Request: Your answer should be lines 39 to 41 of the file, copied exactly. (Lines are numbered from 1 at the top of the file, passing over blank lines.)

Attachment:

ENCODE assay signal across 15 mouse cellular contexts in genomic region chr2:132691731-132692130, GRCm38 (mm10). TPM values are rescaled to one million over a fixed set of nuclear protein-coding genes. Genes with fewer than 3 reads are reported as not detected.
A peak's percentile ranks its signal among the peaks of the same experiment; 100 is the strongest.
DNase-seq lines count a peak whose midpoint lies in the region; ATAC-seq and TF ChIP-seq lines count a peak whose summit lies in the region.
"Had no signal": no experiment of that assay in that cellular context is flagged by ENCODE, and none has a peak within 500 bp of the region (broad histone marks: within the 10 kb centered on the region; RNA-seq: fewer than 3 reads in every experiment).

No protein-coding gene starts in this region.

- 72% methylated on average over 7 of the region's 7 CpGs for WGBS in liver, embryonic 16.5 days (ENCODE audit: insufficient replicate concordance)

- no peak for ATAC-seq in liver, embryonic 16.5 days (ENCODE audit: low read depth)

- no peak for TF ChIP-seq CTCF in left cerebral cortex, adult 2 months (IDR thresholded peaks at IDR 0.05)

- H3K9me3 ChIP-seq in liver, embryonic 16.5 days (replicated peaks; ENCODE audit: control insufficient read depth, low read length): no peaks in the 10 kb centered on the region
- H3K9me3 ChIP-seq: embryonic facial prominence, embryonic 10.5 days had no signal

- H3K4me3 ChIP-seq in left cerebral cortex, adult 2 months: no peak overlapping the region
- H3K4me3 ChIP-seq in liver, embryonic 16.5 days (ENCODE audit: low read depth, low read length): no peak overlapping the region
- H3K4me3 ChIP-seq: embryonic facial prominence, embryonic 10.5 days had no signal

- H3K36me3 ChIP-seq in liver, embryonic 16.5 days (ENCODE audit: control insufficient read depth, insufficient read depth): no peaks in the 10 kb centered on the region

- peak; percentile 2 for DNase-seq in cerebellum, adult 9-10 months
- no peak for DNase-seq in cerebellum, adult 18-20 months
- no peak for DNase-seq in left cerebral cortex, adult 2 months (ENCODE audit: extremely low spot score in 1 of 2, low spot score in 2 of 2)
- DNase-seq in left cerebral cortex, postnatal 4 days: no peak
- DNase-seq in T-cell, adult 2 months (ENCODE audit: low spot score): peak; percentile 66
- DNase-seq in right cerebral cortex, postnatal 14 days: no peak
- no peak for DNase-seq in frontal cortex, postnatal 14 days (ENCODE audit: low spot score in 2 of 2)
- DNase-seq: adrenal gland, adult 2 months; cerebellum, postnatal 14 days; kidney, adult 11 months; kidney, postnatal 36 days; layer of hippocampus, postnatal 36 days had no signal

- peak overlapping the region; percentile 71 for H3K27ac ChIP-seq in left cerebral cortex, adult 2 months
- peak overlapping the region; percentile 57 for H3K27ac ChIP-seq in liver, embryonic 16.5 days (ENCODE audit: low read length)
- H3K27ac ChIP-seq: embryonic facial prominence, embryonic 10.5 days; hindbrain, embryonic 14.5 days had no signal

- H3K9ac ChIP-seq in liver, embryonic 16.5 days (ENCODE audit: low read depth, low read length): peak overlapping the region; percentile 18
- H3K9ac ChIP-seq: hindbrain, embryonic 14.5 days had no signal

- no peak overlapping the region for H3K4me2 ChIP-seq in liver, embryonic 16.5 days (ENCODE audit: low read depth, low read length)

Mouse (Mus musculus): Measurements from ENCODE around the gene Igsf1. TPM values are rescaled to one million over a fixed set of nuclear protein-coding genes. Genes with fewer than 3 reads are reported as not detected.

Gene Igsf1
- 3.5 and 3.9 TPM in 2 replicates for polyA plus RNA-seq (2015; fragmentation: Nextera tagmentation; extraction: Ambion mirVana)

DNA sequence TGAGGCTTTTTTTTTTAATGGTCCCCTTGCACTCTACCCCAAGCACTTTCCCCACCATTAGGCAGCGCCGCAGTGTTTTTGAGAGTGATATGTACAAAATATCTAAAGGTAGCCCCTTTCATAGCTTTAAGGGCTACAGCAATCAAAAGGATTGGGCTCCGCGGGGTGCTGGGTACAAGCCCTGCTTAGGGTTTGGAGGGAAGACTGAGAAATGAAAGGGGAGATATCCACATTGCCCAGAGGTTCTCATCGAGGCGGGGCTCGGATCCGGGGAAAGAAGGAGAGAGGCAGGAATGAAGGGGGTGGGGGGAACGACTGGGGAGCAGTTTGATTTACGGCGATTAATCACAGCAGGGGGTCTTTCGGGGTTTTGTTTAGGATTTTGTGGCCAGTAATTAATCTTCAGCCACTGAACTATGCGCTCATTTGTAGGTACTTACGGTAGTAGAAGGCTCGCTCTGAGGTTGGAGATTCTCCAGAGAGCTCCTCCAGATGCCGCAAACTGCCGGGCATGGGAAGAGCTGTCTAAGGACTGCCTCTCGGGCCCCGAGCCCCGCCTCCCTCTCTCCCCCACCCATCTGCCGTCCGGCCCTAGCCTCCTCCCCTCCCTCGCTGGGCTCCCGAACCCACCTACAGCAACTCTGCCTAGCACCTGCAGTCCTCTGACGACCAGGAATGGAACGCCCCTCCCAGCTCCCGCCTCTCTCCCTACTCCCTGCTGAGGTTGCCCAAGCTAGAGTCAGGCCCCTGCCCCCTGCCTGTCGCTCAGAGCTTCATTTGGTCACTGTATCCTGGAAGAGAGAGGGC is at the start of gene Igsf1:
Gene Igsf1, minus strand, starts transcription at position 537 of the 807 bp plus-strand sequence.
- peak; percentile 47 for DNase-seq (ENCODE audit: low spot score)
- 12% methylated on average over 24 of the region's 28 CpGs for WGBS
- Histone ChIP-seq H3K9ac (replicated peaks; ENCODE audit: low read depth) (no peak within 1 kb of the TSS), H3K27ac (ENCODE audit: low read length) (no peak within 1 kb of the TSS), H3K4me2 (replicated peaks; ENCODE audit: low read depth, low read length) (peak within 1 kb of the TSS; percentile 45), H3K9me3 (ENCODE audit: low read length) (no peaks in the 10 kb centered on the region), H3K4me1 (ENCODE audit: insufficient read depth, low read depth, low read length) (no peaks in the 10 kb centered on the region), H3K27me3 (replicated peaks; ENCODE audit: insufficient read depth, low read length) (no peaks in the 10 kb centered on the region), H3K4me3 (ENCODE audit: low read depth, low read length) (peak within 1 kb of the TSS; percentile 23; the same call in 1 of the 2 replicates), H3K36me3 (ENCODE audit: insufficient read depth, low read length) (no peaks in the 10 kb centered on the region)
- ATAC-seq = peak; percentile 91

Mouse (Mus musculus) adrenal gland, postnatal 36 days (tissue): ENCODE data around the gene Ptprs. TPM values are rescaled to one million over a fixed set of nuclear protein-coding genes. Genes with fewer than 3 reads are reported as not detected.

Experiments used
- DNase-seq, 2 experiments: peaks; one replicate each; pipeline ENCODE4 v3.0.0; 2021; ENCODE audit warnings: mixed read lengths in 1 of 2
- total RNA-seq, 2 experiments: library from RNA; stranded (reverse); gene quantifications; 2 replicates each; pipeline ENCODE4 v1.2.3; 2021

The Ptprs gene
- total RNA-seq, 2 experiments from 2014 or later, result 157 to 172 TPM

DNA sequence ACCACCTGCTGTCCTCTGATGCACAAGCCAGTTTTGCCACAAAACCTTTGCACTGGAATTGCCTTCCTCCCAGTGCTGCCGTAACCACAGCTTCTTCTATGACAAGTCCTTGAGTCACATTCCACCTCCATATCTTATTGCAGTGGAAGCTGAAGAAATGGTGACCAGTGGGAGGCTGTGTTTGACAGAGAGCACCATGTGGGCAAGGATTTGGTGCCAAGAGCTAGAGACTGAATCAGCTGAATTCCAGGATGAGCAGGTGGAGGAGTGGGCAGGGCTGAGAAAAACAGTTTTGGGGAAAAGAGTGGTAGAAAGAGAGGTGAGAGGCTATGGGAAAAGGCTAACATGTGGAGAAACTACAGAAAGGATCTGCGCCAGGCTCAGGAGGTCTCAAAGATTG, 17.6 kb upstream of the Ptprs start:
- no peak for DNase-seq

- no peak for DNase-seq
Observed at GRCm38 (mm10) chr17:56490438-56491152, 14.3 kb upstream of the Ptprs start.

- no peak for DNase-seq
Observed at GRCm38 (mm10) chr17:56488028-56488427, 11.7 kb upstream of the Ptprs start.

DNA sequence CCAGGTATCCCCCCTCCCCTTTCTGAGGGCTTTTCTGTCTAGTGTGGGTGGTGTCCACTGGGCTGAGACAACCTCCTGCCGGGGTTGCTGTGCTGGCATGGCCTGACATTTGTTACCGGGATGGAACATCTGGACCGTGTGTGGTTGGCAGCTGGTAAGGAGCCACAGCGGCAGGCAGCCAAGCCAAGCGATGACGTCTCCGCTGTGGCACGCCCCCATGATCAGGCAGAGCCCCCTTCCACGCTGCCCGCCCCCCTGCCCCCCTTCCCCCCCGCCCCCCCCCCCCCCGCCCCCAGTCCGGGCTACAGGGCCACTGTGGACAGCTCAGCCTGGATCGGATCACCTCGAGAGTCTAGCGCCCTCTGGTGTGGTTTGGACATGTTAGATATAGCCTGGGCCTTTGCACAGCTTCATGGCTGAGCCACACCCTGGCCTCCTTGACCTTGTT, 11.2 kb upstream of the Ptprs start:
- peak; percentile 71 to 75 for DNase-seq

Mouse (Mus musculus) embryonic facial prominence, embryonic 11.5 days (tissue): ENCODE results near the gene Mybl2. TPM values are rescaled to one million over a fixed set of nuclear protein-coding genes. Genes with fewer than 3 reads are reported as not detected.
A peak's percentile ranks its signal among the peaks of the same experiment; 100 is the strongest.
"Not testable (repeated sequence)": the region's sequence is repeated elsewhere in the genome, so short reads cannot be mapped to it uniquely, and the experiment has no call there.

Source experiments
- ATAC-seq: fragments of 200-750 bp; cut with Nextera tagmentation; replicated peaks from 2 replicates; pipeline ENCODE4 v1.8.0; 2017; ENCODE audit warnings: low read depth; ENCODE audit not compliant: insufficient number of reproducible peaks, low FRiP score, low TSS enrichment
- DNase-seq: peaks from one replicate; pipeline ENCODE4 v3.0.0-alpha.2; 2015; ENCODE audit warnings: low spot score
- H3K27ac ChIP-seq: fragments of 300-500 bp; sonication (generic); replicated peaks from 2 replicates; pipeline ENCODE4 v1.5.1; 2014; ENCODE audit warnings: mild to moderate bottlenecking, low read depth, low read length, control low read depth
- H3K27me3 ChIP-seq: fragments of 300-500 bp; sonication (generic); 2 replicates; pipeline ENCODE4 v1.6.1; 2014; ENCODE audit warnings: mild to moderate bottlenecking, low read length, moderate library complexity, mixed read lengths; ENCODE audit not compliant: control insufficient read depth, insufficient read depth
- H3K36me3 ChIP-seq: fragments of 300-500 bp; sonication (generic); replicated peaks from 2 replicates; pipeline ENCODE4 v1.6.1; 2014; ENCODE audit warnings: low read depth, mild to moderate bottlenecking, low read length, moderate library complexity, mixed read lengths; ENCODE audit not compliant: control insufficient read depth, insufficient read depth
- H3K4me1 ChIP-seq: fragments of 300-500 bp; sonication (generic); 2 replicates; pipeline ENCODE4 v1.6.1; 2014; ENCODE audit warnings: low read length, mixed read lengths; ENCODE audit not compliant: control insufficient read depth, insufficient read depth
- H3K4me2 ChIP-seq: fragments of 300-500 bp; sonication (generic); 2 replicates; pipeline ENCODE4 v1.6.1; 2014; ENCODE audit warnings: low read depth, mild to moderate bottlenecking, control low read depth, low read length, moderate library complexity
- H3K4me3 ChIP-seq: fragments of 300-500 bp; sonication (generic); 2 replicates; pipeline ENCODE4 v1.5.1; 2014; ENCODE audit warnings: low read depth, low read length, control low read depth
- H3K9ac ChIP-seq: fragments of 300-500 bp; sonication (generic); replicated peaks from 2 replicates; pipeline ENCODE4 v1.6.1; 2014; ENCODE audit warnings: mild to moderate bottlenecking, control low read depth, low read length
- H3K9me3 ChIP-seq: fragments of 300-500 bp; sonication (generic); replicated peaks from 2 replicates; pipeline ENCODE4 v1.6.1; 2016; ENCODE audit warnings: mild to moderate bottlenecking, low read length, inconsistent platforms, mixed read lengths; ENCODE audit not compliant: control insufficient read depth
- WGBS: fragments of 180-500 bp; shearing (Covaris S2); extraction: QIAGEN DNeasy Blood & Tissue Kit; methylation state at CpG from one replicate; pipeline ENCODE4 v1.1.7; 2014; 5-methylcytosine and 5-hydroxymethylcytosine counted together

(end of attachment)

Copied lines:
Experiments used
- DNase-seq, 2 experiments: peaks; one replicate each; pipeline ENCODE4 v3.0.0; 2021; ENCODE audit warnings: mixed read lengths in 1 of 2
- total RNA-seq, 2 experiments: library from RNA; stranded (reverse); gene quantifications; 2 replicates each; pipeline ENCODE4 v1.2.3; 2021